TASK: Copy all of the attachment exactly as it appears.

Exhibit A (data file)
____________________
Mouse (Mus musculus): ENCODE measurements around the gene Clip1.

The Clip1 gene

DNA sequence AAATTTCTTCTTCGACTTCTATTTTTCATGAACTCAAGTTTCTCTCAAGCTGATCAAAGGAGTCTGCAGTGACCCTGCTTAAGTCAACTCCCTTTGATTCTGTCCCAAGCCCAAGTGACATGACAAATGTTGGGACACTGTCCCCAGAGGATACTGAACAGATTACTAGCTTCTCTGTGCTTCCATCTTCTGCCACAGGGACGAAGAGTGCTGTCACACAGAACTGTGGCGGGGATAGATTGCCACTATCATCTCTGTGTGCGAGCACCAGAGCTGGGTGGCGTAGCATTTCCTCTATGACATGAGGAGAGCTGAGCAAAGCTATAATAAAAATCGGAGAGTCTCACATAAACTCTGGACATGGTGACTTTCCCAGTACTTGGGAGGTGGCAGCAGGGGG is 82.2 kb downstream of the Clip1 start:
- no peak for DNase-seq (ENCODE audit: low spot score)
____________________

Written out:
Mouse (Mus musculus): ENCODE measurements around the gene Clip1.

The Clip1 gene

DNA sequence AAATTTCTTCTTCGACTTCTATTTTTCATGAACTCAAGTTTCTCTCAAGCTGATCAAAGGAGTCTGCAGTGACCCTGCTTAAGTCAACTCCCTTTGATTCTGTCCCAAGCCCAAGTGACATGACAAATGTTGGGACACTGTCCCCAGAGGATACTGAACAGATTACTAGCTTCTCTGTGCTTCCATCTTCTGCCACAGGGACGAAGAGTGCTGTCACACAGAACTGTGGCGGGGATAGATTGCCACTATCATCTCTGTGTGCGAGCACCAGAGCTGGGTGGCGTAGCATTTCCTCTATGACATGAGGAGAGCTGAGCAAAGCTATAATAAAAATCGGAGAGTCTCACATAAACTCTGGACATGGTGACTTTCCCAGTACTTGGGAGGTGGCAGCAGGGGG is 82.2 kb downstream of the Clip1 start:
- no peak for DNase-seq (ENCODE audit: low spot score)